To put these figures in context, Trone spent more than $13 million of his own money to win reelection in 2022. According to Open Secrets, a nonprofit national organization that tracks money in politics, a congressional candidate who made it to the general election in the 2022 cycle spent an average of $1.8 million per race — and two-thirds of those contests weren’t competitive. In this year’s high-stakes battle for control of the Virginia General Assembly, candidates in some races for state Senate spent in the neighborhood of $10 million collectively, according to the Virginia Public Access Project, a government watchdog.
Vogel reported raising $136,863 between July 1 and Sept. 30 and ended the reporting period with $159,439 in his campaign account. Vogel in the second quarter of the year racked up more than a dozen contributions of $1,000 or more, including $2,000 from U.S. Rep. Mark Takano (D-Calif.), who, like Vogel, is openly gay, and $2,000 from U.S. Rep. Zoe Lofgren (D-Calif.).
Geoffrey Grammer, a psychiatrist and Iraq War veteran, was next on the fundraising front in the Democratic field, though most of the money came from himself. He raised $238,982 in the second quarter of the year — $219,688 from his own pocket — and reported $154,994 in the bank as of Sept. 30.
Although Grammer has had a campaign committee open for several weeks and filed the paperwork with the state to join the race on Oct. 31, he just released an announcement video on Tuesday. Much of the 2-minute video concerns his military service and the work he did in the field treating military personnel with combat trauma.
“Moving our country forward will take the same courage, hard work and compassion,” he says in the ad.
Hagerstown Mayor Tekesha Martinez, another Democrat, reported raising $151,069 in her first months as a candidate — almost all of it from small-dollar donations. She had $113,037 on hand as of Sept. 30.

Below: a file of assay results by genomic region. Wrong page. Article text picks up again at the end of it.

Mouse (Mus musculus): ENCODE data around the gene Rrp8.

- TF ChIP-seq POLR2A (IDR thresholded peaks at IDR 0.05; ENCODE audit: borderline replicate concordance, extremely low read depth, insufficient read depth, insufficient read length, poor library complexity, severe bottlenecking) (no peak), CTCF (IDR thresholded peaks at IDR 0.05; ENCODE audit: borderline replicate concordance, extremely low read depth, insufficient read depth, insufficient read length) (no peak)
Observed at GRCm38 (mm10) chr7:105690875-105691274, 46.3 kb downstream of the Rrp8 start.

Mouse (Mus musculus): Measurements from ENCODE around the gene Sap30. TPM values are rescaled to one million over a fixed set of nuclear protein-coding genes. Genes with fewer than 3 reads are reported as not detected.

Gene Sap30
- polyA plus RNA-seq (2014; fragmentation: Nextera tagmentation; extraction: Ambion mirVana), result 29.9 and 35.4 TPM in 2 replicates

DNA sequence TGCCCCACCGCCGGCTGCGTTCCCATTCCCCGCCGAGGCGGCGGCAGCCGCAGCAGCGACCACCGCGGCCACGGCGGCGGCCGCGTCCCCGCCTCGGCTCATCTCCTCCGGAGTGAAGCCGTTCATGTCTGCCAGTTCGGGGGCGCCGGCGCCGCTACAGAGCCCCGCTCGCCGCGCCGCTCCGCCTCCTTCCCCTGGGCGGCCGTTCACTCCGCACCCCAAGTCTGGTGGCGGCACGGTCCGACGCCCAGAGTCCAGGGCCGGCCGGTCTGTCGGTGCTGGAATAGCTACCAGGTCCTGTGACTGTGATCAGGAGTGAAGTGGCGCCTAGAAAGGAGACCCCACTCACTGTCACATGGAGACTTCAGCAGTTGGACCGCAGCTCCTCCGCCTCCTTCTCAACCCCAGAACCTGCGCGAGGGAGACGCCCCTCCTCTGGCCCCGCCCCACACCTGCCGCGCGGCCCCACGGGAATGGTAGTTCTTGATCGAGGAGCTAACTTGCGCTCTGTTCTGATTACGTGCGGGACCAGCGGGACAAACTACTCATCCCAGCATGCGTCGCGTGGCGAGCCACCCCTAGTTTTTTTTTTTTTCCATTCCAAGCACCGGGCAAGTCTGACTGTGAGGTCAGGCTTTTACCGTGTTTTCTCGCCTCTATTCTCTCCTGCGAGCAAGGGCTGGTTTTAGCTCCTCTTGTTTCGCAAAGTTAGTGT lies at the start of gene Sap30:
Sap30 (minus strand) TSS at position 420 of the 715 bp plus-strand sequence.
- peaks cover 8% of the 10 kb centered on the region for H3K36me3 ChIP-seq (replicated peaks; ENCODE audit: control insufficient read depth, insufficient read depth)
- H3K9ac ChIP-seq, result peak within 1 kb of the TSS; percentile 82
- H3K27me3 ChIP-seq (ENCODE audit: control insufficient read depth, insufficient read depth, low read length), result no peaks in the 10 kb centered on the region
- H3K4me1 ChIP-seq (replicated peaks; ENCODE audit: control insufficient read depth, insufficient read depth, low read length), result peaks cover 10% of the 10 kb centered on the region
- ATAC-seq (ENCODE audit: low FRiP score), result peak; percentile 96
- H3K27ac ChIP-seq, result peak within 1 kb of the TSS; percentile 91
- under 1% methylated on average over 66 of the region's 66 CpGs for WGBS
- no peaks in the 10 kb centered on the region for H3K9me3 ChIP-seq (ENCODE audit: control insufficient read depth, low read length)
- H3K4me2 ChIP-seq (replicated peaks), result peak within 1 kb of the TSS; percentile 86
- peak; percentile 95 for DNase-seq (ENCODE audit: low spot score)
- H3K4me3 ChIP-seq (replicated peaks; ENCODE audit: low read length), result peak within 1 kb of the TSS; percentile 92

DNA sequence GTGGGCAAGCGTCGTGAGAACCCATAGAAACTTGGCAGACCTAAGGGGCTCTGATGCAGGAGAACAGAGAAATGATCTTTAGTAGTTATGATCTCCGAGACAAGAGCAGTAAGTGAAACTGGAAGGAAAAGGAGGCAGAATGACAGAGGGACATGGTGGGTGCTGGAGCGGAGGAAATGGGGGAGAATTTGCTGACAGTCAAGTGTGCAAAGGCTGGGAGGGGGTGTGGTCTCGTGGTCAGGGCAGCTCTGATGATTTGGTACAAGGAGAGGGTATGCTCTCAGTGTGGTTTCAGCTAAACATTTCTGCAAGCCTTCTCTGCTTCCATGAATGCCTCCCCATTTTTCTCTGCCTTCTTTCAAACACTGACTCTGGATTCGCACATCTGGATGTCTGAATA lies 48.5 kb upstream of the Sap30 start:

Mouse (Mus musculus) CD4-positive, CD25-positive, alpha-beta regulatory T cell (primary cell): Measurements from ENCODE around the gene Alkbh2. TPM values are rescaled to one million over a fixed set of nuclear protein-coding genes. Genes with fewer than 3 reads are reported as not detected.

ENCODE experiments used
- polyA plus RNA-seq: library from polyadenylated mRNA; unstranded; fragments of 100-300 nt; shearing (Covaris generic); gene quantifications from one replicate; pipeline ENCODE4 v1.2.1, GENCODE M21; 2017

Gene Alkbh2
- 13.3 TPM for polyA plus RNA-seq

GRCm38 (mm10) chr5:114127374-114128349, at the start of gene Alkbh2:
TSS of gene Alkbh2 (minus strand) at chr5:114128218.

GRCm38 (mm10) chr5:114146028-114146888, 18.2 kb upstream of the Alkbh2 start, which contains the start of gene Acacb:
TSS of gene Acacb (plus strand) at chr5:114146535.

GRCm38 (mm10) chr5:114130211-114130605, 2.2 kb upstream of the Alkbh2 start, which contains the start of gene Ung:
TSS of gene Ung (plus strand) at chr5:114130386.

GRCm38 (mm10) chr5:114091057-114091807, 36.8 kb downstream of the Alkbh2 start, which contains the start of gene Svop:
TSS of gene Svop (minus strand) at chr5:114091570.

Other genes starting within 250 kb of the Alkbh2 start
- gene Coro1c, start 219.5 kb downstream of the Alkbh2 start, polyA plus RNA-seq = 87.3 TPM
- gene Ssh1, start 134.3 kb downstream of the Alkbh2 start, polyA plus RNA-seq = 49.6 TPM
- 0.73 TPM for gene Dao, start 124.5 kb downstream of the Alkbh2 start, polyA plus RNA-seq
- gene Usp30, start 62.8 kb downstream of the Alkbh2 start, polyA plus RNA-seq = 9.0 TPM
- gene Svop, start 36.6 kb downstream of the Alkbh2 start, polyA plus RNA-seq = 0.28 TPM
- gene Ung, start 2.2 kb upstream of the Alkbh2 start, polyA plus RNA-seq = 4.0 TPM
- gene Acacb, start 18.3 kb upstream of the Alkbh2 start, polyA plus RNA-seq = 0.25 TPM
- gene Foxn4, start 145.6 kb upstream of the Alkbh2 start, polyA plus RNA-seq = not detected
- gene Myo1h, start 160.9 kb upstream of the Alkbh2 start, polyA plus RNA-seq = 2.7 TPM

Del. Lesley J. Lopez (D-Montgomery) had raised $104,348 for her campaign through Sept. 30, including $53,297 in the third quarter of the year. She had $49,727 in the bank at the end of the reporting period.
Other fundraising totals on the Democratic side, through Sept. 30:
- Former Obama administration official Ashwani Jain, who has eschewed big-dollar fundraising, raised $20,266 between July 1 and Sept. 30, including $20,000 from his own pocket. He reported $24,344 on hand;
- Foreign policy expert and former Chevy Chase Town Councilmember Joel Rubin reported raising $86,740 and had $50,325 on hand;
- Montgomery County Councilmember Laurie-Anne Sayles had $13,047 in the bank after raising $27,059;
- Destiny Drake West, a former federal agency program specialist, had $2,923 in the bank after raising $8,499 during the reporting period — and $10,090 for the year
Two other Democrats, progressive activist George Gluck, and Stephen McDow, a business consultant, did not report any other fundraising activity to the Federal Election Commission.
On the Republican side, Royals, who may be the closest thing to a GOP establishment candidate in the current primary field, raised a solid chunk of his money from relatives. He also reported a $750 contribution from former U.S. Labor Secretary Eugene Scalia, son of the late Supreme Court Justice Antonin Scalia.
Mariela Roca, an Air Force veteran and medical logistics specialist who also ran for the seat in 2022, has raised $100,775 this election cycle, including $33,063 between July 1 and Sept. 30. She had $14,911 in her war chest at the end of September.
Chris Hyser, a retired police officer, reported $39,571 in his campaign account after taking in $30,118 during the third quarter of the year, including $15,587 from his own pocket. Overall, he has collected $49,732 for his campaign so far.
Former Del. Brenda J. Thiam (R-Washington), who entered the race in the summer, reported raising $24,221 since becoming a candidate. She had $10,729 in the bank on Sept. 30.
Heath Barnes, the burgess (mayor) of Woodsboro, had $6,696 on hand at the end of September after raising $13,036 since entering the race.
Parrott, the two-time GOP nominee, raised $13,078 between July 1 and Sept. 30 and appears to have used most of the money in his campaign account to pay off debts from previous elections. He spent $44,637 during the three-month period and reported a negative balance in his campaign account, $4,442. Although he has been trying to maintain a high profile on social media, it isn’t clear yet whether he plans to join the 6th District race.